Finally getting the anamorphic widescreen treatment (in an aspect ratio of 1.85:1), this transfer of "Swingers" is certainly a major improvement over the last DVD release, though it still has its own flaws. Granted this is a low budget indie flick, grain runs rampant throughout, which might be distracting to some. Blemishes and pieces of dirt poke around here and there, not to mention some very slight edge enhancement, but I think that may actually be more of a framing issue.

The transfer also appears to be slightly faded, and some noise can be noticed. But overall, this transfer really shines in its excellent fleshtones and wildly submersive color saturation. Colors are not only downright bold, but they're properly fitting. Las Vegas, with all its glowing colors and sparkles looks wonderful, not to mention roadways and the bleakness of Mike's apartment. In all, the transfer is not perfect, but this is probably the best we'll ever see the film in, so enjoy.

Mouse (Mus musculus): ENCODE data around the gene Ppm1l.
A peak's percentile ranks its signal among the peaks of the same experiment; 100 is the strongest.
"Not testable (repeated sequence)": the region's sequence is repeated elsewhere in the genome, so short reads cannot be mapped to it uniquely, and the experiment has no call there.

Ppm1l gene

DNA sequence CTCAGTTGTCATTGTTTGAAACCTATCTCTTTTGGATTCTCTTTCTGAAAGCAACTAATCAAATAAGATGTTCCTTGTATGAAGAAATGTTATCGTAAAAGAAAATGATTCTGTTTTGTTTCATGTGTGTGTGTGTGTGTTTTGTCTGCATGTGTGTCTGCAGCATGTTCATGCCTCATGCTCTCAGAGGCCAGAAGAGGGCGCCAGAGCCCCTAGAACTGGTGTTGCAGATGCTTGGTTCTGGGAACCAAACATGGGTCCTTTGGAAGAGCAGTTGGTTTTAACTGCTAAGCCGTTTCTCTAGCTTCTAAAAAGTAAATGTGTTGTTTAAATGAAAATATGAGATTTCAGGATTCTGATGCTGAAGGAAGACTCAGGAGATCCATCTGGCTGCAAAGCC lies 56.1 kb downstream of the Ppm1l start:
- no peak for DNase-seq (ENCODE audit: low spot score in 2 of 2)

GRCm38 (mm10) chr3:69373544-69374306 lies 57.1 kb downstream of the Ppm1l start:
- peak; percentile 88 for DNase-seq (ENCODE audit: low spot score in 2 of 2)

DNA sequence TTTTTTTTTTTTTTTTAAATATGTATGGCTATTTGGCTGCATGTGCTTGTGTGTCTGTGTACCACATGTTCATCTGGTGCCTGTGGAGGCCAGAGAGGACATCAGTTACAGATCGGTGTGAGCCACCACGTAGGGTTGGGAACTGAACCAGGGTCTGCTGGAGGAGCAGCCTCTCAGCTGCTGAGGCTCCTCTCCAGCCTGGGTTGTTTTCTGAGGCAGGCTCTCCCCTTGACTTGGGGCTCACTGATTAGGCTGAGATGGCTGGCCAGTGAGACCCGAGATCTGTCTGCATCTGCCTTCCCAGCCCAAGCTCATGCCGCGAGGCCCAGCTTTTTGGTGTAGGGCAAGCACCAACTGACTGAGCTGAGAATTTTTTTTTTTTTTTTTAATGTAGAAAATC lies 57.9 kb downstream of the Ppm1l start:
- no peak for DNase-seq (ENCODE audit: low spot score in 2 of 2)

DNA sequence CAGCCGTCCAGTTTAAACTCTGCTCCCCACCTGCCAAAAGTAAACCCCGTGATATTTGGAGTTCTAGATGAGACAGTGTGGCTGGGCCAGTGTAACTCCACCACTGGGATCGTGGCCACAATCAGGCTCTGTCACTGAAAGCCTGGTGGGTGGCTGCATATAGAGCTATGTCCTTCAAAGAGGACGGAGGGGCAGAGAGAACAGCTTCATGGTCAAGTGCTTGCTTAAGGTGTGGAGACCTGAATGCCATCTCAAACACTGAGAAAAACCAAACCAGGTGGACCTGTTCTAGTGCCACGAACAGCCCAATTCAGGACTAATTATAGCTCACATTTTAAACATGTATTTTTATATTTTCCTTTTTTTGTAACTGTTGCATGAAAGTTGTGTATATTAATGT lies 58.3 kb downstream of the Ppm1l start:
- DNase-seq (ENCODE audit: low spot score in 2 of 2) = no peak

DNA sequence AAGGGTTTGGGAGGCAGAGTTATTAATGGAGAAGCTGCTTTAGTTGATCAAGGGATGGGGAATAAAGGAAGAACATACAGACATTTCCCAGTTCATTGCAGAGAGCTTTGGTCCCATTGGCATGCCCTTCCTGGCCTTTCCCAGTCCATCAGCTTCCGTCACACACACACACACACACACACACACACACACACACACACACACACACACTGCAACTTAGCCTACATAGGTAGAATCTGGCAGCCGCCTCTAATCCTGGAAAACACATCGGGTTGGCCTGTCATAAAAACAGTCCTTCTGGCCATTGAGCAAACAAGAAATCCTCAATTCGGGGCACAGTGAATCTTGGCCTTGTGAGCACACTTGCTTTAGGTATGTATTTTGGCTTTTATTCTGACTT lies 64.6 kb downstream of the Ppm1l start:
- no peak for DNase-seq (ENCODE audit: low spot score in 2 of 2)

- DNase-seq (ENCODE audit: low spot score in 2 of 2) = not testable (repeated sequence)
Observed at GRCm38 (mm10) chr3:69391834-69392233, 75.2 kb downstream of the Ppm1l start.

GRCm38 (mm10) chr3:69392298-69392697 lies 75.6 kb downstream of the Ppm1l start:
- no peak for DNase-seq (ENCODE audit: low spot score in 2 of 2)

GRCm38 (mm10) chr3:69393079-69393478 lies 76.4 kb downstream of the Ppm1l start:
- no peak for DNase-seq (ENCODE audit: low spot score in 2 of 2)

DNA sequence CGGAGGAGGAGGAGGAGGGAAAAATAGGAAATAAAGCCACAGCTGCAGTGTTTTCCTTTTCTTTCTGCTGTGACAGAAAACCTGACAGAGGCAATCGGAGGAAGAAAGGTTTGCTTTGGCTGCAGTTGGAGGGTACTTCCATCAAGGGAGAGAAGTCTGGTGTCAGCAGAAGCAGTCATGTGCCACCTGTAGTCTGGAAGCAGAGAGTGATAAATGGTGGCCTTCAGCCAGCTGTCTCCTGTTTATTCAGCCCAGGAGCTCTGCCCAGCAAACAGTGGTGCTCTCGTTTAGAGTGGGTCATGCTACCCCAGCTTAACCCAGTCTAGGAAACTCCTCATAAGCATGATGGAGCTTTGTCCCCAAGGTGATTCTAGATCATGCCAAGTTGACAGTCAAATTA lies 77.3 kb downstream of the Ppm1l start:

Just like last time, we get an English Dolby Surround track. It's too bad, because I still think the film could have used and certainly deserved a full blown 5.1 Dolby Digital mix. Nonetheless, despite the limitations, this track does shine nicely. Like most Dolby Surround tracks, it's very straightforward and things tend to blend together more easily. There is some fine imaging from time to time, but that lovable music, clear cut dialogue and strong sound effects (such as in the casino with people talking and slots going off) basically come together so you hear it all in one lump. Nothing gets cluttered so you hear everything as it should, but it doesn't exactly fully immerse a viewer. It's also a bit low. Still, it's fitting for the film... I'm just slightly disappointed at the lack of 5.1. Not a big deal, I guess. Also included is a French Dolby track plus English subtitles and English closed captions. Though unlike the first release, there are no Spanish subtitles for whatever reason.